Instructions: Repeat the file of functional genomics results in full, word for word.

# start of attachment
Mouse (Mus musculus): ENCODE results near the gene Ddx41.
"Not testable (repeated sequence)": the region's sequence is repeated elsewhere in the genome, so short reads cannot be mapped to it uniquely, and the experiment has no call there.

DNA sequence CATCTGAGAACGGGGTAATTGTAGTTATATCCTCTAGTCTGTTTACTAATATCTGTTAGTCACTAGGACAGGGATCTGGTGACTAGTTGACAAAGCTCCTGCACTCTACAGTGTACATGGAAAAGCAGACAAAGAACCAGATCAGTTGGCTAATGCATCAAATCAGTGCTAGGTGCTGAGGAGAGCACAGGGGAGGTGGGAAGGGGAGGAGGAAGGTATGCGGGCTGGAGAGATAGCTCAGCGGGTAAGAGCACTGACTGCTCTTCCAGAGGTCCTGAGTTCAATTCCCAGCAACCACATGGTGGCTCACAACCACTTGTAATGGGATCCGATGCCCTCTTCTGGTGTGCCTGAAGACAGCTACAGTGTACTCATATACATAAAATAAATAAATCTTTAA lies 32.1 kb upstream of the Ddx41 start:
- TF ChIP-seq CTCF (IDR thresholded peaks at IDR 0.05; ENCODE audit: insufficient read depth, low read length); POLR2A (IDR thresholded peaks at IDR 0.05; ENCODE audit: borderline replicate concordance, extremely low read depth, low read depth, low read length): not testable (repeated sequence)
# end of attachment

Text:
Mouse (Mus musculus): ENCODE results near the gene Ddx41.
"Not testable (repeated sequence)": the region's sequence is repeated elsewhere in the genome, so short reads cannot be mapped to it uniquely, and the experiment has no call there.

DNA sequence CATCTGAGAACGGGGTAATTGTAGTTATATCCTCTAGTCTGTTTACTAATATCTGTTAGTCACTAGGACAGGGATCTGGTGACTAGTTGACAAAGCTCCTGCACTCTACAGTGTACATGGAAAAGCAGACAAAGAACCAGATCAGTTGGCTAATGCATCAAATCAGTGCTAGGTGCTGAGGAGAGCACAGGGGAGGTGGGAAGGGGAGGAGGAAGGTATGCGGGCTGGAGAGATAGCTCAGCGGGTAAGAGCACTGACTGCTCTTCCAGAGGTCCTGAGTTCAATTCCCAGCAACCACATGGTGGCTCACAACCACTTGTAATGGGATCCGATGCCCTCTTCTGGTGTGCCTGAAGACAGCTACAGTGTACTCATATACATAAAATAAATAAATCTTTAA lies 32.1 kb upstream of the Ddx41 start:
- TF ChIP-seq CTCF (IDR thresholded peaks at IDR 0.05; ENCODE audit: insufficient read depth, low read length); POLR2A (IDR thresholded peaks at IDR 0.05; ENCODE audit: borderline replicate concordance, extremely low read depth, low read depth, low read length): not testable (repeated sequence)